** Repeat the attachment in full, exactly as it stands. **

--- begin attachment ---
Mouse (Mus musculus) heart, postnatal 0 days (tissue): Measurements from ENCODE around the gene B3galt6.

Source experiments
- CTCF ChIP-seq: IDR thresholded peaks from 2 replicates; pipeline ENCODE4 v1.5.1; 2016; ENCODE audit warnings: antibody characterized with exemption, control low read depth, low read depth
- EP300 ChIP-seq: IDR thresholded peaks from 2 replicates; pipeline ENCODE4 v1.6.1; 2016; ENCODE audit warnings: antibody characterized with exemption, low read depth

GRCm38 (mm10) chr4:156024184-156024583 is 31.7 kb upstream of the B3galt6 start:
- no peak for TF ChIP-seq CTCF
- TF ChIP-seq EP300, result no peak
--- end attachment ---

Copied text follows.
Mouse (Mus musculus) heart, postnatal 0 days (tissue): Measurements from ENCODE around the gene B3galt6.

Source experiments
- CTCF ChIP-seq: IDR thresholded peaks from 2 replicates; pipeline ENCODE4 v1.5.1; 2016; ENCODE audit warnings: antibody characterized with exemption, control low read depth, low read depth
- EP300 ChIP-seq: IDR thresholded peaks from 2 replicates; pipeline ENCODE4 v1.6.1; 2016; ENCODE audit warnings: antibody characterized with exemption, low read depth

GRCm38 (mm10) chr4:156024184-156024583 is 31.7 kb upstream of the B3galt6 start:
- no peak for TF ChIP-seq CTCF
- TF ChIP-seq EP300, result no peak